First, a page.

homo species definition

Discussion in 'Human Science' started by mathman, Mar 19, 2018.

  1. mathman Valued Senior Member

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    There is strong evidence that modern humans interbred with Neanderthals and Denisovians. In that case shouldn't all three be considered one specie, with homo sapiens a subspecie?
     
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  3. Gawdzilla Sama Valued Senior Member

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  5. iceaura Valued Senior Member

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    Breeding isolation is only one of the criteria for establishing separation into species. There are many examples of groups of related species that can successfully hybridize - most of the different species of canids, felids, and quercids (oak trees), in North America, for example.
     
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  7. Beer w/Straw Transcendental Ignorance! Valued Senior Member

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    Just for the know (because I didn't know when a friend told me):

    "The liger is a hybrid cross between a male lion and a female tiger. The liger has parents in the same genus but of different species. The liger is distinct from the similar hybrid tigon, and is the largest of all known extant felines." https://en.wikipedia.org/wiki/Liger
     
  8. sculptor Valued Senior Member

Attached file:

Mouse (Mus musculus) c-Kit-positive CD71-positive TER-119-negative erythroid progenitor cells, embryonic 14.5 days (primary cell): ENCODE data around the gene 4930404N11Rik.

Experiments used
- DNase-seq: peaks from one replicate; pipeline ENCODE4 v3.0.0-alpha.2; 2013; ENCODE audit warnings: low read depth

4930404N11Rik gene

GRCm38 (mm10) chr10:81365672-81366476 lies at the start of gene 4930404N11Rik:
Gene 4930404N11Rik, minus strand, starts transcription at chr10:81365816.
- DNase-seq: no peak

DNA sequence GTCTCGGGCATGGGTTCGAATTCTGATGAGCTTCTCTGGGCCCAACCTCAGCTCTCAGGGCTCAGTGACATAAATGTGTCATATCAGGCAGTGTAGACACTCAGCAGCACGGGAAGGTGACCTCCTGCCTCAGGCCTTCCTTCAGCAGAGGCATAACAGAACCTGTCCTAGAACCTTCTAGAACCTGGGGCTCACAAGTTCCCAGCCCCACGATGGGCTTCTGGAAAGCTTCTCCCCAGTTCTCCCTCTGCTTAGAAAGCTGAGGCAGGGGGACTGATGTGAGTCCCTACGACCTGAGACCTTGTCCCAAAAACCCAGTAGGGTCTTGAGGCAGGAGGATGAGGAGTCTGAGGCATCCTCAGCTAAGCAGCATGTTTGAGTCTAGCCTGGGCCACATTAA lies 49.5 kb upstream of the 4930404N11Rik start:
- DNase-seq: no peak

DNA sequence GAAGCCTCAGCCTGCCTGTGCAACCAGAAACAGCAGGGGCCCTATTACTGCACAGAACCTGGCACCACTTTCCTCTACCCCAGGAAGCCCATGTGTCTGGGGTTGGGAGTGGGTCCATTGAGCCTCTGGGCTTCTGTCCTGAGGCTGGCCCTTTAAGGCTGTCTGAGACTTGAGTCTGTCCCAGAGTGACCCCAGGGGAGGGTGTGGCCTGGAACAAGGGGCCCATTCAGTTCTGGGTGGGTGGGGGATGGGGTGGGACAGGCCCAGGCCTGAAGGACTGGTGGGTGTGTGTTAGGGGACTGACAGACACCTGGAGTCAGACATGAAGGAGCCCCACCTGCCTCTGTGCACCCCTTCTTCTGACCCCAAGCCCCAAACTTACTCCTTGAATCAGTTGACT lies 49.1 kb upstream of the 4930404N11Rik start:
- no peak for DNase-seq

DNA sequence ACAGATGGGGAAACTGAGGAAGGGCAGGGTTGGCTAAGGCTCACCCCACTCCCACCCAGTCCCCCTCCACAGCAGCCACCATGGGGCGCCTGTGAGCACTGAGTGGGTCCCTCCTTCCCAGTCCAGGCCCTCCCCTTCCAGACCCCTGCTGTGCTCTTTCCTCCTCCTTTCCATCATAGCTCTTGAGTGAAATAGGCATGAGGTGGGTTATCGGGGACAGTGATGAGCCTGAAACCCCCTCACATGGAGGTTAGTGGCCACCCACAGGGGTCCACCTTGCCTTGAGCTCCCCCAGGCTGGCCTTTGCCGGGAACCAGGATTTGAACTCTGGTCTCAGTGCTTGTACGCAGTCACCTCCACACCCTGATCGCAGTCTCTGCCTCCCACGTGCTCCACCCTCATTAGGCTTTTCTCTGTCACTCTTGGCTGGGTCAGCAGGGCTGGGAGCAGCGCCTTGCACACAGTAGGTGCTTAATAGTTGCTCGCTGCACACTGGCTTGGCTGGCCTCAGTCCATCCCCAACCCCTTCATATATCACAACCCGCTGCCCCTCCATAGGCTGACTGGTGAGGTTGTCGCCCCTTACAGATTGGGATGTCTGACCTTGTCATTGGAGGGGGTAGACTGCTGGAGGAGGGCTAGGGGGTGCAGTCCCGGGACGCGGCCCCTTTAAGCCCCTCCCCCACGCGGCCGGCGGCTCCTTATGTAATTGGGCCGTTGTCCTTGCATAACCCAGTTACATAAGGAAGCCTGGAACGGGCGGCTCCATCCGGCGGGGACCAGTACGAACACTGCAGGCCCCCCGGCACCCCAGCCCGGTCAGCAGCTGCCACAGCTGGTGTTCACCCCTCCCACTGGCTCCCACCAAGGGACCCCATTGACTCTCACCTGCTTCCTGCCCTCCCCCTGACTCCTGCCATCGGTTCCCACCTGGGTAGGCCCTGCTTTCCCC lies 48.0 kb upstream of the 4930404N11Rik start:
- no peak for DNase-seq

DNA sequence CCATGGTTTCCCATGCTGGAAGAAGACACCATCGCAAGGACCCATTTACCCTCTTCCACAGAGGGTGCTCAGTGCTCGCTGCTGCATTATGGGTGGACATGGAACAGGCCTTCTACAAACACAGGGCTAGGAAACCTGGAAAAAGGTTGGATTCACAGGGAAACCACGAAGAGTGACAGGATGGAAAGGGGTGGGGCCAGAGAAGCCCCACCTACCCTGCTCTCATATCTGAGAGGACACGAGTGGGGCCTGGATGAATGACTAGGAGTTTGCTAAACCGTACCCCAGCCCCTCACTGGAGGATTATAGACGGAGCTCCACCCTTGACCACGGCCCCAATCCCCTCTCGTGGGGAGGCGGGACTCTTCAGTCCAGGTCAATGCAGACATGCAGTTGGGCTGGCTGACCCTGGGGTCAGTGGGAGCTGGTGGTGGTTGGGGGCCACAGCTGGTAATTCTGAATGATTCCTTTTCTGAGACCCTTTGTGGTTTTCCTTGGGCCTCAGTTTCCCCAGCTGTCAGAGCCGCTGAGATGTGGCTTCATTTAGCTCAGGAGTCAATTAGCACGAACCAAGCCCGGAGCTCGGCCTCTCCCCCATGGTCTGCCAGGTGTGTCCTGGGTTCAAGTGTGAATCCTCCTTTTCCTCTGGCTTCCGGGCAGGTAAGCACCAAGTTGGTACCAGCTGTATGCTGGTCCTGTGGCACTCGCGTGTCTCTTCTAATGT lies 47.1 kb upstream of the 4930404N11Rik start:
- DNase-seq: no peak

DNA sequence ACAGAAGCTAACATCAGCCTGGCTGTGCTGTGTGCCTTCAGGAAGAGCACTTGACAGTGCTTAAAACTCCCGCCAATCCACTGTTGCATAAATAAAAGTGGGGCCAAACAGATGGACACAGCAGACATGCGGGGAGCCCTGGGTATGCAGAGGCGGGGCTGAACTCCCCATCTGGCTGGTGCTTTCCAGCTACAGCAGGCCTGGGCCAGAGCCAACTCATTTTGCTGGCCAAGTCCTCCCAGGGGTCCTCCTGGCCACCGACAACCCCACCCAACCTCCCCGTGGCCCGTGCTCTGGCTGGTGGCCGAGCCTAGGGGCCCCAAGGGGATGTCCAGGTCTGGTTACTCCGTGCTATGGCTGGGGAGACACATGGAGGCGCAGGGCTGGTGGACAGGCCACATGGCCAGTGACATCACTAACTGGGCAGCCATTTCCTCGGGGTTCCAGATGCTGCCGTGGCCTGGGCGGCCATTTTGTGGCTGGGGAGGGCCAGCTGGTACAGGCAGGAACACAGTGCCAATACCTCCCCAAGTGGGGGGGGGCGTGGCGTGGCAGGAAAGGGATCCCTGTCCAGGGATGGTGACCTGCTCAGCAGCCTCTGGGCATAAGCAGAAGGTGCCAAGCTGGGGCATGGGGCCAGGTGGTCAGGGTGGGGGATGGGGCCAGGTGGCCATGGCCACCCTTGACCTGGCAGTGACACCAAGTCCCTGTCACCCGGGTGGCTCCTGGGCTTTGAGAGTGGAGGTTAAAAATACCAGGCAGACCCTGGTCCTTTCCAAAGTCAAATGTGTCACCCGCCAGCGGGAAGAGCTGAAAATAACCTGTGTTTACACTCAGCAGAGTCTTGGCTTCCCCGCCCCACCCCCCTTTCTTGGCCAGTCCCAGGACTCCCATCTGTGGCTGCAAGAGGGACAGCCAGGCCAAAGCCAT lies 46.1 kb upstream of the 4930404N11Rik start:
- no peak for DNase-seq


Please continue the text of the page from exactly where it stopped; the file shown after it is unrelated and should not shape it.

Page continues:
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    A species is often defined as the largest group of organisms in which two individuals can produce fertile offspring.
    Being that some of us carry neanderthal and/or denisovian dna, we would then all be of the same species.
     
  9. iceaura Valued Senior Member

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    That is one often useful demarcation, which a taxonomist may choose to employ (with others, of course) in characterizing a taxon - that one is useful for characterizing a genus, or sometimes a species.

    As a definition it is an error - many species can produce fertile hybrids with other species. It's possible that most can, or could before extinctions of the past.

    Apparently all or most of Darwin's Galapagos finch species can produce fertile hybrids, for example. That may be how several of them evolved in the first place.
     
  10. mathman Valued Senior Member

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    These are sterile hybrids - so lion and tiger are different species. Similarity with horse and donkey.
     
  11. billvon Valued Senior Member

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    Doesn't really follow. Having some DNA from a different lineage in us is no guarantee that homo sapiens and any other subspecies are still cross-fertile.
     
  12. sculptor Valued Senior Member

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    Would it not then follow that when our ancestors successfully bred with neanderthals and denisovians, creating fertile offspring, that they were not homo-sapiens-sapiens, nor homo-sapiens?
    If so, what then were they?
     
  13. billvon Valued Senior Member

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    Might be a different subspecies, might be the same species.